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Medical
  

Saving Children – Surgery for Spina Bifida before Birth

PHILADELPHIA (Ivanhoe Newswire) --Spina bifida is one of the most common birth defects of the central nervous system, affecting more than 1,000 children born every year. Now doctors are performing surgery on babies with spina bifida before they are even born.

Mia Lisa Capuano is an 11-year-old in constant motion and her proud parents capture every cartwheel. Dance recitals were never supposed to happen.

“We were given a prognosis of wheelchair bound, breathing tube, feeding tube, cognitive issues,” Giovanna Capuano, Mia Lisa’s mother told Ivanhoe.

Doctors diagnosed Mia Lisa with spina bifida before she was born. Patients with spina bifida have a defect in the spine that leaves delicate nerves exposed. Pediatric surgeon Dr. Scott Adzick is one of a team of surgeons studying the benefits of correcting spina bifida in the womb instead of waiting until after birth.

“We thought it made sense if we were going to correct this, to do it as early in gestation as we could, as early in the pregnancy as we could to try to minimize damage to the exposed spinal cord,” Dr. Scott Adzick, Surgeon in chief at the Children’s Hospital of Philadelphia told Ivanhoe.

At nineteen weeks gestation, doctors make an incision in the mother’s abdomen and uterus and position the baby’s back near the incision site. Surgeons close the lesion, then seal the mother’s uterus.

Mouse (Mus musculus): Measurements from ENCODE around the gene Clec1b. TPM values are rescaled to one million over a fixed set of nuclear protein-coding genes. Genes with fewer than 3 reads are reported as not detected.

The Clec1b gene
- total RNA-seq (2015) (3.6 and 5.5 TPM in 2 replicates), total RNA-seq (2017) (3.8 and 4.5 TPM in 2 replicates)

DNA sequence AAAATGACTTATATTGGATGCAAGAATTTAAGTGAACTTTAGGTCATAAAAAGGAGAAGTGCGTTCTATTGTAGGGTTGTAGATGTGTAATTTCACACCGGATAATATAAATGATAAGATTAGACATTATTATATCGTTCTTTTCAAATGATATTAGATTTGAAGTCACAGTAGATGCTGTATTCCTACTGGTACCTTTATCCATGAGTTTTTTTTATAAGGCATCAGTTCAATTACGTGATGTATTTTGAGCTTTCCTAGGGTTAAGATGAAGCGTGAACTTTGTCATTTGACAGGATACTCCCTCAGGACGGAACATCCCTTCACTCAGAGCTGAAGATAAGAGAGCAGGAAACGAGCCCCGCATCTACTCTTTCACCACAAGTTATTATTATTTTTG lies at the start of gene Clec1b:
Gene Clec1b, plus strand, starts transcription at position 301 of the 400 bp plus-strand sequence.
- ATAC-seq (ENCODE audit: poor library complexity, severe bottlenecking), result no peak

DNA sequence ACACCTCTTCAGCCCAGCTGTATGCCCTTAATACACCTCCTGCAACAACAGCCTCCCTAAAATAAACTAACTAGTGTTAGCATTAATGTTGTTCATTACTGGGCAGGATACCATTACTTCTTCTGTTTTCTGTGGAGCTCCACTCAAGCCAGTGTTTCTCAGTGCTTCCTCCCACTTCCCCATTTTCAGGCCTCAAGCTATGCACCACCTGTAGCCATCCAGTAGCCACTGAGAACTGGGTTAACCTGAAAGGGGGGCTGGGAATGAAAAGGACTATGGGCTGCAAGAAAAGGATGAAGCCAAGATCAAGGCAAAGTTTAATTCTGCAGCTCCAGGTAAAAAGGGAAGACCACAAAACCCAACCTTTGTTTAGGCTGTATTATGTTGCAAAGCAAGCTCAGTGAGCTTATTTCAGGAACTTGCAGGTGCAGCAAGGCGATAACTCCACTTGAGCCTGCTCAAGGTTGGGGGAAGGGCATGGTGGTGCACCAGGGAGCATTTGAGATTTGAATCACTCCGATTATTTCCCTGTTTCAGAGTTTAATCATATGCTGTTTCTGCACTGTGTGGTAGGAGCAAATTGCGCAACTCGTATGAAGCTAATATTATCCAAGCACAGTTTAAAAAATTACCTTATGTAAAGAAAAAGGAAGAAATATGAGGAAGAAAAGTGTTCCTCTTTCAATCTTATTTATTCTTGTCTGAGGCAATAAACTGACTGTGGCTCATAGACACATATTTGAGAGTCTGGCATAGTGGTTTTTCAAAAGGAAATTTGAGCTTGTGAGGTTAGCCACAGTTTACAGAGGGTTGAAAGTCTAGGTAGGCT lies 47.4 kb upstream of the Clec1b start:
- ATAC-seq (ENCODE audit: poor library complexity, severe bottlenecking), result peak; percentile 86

A seven-year randomized study of nearly two hundred babies found those who underwent fetal surgery had better motor function. Forty percent of the patients who had fetal surgery could walk unassisted as compared to 20 percent who had surgery after birth. The Capuanos have no doubt the fetal surgery gave their daughter the chance to dance, swim, and just be a normal kid.

“She’s a miracle. Living proof of a miracle,” Capuano concluded.

Doctors say fetal surgery increases the risk of premature birth, and scarring in the mother’s uterus. Experts say this study shows the benefits of the surgery outweigh those risks.

Click here to Go Inside This Science and View Video or contact:

N. Scott Adzick , MD, MMM,
FAAP, FACS
Surgeon-in-Chief
The Children’s Hospital of Philadelphia
The Division of Pediatric General
and Thoracic Surgery
adzick@email.chop.edu


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Prior Reports
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